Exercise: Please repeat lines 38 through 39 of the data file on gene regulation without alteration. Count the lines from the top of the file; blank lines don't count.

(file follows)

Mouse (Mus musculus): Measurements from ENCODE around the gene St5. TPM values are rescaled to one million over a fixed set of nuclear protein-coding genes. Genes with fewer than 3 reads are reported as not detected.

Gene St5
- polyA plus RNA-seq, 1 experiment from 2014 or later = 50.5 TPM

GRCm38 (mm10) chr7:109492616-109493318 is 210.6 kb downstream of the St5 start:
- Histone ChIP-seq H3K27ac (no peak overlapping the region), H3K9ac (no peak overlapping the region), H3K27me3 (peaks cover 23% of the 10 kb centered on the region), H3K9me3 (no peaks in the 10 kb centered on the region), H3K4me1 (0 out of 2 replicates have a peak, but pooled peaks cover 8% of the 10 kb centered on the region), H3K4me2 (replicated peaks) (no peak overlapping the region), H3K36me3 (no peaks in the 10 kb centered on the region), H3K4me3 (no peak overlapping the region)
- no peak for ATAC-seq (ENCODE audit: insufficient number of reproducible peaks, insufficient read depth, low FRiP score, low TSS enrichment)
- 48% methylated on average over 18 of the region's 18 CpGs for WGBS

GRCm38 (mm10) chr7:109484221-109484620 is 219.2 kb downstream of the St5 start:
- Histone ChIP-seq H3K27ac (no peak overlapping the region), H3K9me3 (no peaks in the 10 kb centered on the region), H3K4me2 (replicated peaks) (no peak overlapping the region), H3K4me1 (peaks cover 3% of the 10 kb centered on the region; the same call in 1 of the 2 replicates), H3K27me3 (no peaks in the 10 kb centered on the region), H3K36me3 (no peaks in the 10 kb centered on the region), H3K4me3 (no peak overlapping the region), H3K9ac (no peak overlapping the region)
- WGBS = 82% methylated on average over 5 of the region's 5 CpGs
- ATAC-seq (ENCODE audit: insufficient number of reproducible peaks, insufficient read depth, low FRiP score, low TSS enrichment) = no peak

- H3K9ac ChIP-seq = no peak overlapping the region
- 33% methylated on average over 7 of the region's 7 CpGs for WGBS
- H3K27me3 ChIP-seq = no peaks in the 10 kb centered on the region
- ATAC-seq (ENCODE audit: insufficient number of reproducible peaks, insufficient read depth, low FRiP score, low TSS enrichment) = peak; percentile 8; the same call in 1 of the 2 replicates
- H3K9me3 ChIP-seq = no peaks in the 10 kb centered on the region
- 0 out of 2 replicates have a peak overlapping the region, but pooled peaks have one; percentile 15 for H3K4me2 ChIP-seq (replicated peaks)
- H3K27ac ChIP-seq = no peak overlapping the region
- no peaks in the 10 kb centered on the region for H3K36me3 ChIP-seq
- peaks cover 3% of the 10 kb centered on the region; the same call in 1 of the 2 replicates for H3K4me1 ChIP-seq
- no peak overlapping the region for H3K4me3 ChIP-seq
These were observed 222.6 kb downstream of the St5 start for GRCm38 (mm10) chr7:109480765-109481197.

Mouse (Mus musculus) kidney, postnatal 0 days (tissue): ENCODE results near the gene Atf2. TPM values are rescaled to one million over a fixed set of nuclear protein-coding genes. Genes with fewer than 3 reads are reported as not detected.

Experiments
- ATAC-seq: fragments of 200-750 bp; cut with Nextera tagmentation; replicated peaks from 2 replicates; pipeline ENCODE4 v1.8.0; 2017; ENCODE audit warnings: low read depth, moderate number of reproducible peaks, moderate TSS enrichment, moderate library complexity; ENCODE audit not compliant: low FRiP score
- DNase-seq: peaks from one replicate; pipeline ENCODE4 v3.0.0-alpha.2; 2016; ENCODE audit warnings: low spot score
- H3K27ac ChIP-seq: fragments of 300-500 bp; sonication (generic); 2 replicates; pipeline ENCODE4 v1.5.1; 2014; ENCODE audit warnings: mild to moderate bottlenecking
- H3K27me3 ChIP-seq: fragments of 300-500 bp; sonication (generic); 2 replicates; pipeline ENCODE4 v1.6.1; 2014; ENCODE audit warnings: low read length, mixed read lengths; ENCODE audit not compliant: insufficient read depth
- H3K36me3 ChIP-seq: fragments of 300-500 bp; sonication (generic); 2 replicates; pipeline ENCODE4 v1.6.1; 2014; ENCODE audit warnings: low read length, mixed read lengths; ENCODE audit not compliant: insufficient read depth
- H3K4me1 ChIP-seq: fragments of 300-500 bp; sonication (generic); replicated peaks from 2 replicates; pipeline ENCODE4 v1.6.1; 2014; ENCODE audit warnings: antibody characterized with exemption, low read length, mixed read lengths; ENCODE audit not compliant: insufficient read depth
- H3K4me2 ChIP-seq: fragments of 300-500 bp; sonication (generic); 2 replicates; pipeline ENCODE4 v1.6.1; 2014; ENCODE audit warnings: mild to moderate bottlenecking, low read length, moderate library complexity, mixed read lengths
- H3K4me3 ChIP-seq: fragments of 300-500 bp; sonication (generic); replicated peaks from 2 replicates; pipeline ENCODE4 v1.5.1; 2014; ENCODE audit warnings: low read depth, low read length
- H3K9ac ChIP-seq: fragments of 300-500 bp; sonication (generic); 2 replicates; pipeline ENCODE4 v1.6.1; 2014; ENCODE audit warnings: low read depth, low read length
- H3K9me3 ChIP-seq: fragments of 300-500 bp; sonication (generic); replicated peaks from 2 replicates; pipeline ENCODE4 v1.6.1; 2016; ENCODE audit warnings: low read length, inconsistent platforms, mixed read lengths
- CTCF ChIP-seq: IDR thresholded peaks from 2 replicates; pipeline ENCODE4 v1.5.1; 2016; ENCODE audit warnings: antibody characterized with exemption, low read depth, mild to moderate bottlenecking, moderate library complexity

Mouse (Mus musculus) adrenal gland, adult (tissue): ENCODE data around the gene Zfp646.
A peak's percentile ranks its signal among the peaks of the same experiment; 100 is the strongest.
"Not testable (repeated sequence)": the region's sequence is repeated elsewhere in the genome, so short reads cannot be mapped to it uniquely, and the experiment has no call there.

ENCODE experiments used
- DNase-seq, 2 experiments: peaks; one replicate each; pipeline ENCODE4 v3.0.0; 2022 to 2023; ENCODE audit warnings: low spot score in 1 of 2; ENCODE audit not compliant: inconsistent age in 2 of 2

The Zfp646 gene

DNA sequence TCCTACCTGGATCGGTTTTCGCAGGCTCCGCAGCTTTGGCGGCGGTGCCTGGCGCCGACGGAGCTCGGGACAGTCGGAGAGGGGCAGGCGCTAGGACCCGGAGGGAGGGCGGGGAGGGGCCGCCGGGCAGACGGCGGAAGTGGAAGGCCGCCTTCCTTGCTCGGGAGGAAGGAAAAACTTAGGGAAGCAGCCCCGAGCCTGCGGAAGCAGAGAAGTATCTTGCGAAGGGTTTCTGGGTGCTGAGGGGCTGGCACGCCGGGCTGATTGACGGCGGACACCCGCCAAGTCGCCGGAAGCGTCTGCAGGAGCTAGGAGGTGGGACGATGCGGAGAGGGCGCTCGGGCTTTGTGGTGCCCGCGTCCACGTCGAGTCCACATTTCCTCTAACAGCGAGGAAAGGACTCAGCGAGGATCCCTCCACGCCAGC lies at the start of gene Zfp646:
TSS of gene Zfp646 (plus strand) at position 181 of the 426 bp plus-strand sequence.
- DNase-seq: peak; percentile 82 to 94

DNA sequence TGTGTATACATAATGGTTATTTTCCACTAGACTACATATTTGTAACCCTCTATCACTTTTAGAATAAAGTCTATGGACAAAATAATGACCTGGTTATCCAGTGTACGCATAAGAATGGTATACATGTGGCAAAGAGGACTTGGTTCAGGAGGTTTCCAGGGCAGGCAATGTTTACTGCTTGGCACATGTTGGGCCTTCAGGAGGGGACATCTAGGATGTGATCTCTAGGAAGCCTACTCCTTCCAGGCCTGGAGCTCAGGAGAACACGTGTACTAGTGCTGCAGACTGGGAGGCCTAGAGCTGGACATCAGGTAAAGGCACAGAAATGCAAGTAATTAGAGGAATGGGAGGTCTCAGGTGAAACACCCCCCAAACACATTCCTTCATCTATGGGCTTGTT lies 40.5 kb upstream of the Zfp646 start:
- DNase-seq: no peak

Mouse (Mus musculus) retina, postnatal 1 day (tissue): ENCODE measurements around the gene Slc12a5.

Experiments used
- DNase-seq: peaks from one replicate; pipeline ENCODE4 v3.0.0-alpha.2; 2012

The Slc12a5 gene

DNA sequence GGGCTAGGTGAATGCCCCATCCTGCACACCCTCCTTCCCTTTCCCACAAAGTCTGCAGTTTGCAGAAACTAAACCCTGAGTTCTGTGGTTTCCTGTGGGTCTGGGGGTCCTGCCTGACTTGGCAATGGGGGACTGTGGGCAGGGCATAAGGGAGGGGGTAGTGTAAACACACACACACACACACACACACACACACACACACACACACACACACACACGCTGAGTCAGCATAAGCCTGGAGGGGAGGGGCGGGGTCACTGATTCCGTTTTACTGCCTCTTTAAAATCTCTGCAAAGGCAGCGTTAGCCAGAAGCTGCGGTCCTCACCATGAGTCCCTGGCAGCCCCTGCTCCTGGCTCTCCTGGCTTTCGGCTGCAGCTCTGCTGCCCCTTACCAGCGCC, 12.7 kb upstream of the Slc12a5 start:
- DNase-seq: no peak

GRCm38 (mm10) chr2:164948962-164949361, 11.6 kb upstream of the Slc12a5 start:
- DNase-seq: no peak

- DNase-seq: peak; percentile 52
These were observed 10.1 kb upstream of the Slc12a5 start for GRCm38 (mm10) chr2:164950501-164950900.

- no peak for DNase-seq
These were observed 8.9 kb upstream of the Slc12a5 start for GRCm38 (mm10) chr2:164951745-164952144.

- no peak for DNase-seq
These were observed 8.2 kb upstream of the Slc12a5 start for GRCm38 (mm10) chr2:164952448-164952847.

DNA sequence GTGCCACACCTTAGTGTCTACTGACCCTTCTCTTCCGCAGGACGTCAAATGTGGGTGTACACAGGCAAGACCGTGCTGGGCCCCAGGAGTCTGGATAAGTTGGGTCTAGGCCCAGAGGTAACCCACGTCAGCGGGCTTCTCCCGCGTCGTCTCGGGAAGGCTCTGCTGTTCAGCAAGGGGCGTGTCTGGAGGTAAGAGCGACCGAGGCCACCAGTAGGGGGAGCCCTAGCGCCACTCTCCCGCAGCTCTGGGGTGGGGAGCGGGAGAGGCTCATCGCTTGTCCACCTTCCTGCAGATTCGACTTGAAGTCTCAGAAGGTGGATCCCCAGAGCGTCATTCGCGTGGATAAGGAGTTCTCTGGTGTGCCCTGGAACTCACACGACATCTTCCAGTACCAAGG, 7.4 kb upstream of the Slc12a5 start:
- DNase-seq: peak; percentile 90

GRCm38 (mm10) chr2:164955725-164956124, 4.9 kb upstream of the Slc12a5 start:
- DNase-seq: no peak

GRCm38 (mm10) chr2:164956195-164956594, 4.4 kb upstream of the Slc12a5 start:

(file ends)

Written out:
"Not testable (repeated sequence)": the region's sequence is repeated elsewhere in the genome, so short reads cannot be mapped to it uniquely, and the experiment has no call there.

ENCODE experiments used